by Randolph T. Holhut
American Reporter Correspondent
November 22, 2009
WORLD LEADERS FIDDLE WHILE THE PLANET BURNS
TAMPA, Fla., Nov. 24, 2009 -- The greatest achievement of Kona Grill, the stunning new 7,900-foot restaurant beside the upscale International Plaza on Boy Scout Blvd. here - a few blocks from the 2009 Super Bowl XLIII venue, Raymond James Stadium - is that it exists at all in an economy tighter than a snare drum and a city as badly battered by the recession as any in America.
The publicly traded Kona Grill (Nasdaq: KONA) hired 75 employees and built out a large and beautiful dining room that serves seafood, steaks, sushi, pizza and tacos from an Americanand international menu at prices comparable to an Outback and other national restaurants that have far less impressive menus.
And daunting it is, even for a hungry journalist determined to try a variety of entrees in a range of genres. Sharing half-portions of entrees with Deane Corneil, a discerning friend from Nova Scotia, was an experience unlike any I've had in a lifetime of eating well.
We tried the assorted sushi, lemon grass-crusted halibut, miso-sake marinated sea bass, pork tenderloin, fresh Gulf grilled grouper, a charbroiled New York steak known as the Kona strip. And then came platefuls of appetizers including potstickers, Kona calamari, chicken and shrimp Romaine wraps, sweet and spicy shrimp soaked in the juice from the bottom of a bucket of ginger, an avocado egg roll, ahi tuna slices on wonton crisps, miso soup and a truly memorable 12-inch white pizza. Besides fresh fare, some 40 different sauces are used to make the dishes special.
You would think a meal like that, with half-portions for each of us that were the size as full portions elsewhere, would cause you to bust a gut. But Deane, a slender woman, and myself, a 310-lb. behemoth, reported to each other as we left that neither of us was uncomfortably full. How does that happen after a meal like that?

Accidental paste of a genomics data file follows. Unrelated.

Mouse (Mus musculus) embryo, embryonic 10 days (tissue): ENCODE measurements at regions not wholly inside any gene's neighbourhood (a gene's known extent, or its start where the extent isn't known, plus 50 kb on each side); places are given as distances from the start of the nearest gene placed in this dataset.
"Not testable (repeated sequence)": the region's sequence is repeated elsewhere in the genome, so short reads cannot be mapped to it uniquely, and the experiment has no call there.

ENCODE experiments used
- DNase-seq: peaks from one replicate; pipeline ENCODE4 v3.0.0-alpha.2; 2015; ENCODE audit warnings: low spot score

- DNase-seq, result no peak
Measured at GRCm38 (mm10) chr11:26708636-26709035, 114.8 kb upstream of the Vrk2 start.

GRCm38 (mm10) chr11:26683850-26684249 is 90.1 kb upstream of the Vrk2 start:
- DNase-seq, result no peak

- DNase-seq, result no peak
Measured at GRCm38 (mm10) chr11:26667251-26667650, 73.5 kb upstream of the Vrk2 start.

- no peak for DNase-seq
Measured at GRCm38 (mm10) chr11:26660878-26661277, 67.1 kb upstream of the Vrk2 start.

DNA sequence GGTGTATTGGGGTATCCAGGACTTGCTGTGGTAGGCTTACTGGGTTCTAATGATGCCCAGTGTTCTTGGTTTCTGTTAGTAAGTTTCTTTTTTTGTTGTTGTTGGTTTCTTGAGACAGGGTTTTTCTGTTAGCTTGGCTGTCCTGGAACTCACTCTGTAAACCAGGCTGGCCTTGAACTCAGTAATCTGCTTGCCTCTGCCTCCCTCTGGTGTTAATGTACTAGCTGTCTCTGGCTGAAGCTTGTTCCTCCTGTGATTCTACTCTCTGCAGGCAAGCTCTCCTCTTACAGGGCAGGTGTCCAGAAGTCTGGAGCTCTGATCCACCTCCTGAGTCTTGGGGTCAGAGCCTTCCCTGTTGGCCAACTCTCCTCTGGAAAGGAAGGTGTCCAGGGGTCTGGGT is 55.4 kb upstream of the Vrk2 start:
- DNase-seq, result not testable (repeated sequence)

Well, yes, we took a lot home, mostly pieces of each appetizer, albeit in a large number of handsome bags and take-out boxes. The food was uniformly delicious but surprisingly light despite the generosity of Kona Grill portions. That was the second big surprise. The third was the high quality of the food.
Frankly, I was not prepared for the incredible braized citrus tang of the hearty and fresh grilled grouper - Tampa's own culinary star - the infinite delicacy of the fresh sea bass, the superb lemon grass crust of the halibut and the crisp savory fullness of the avocado egg roll. The delicious Romaine wraps of a spicy sautéed chicken and shrimp blew us both away, and I loved the big white pizza with its chewy thin crust and healthy portions of crumbled bacon, sun-dried tomatoes and mushrooms in a wonderfully light spinach Alfredo sauce.
The assorted sushi - tuna, yellowtail, salmon, whitefish, octopus, mackerel and shrimp - were unbeatable, fresh and beautifully presented, and the sweet and spicy shrimp not only filled the plate and pleased the palate but served in enormous quantity. Kona's Las Vegas roll of salmon, crab mix, cream cheese and tempura fried eel sauce was a knockout once I had acquired the taste.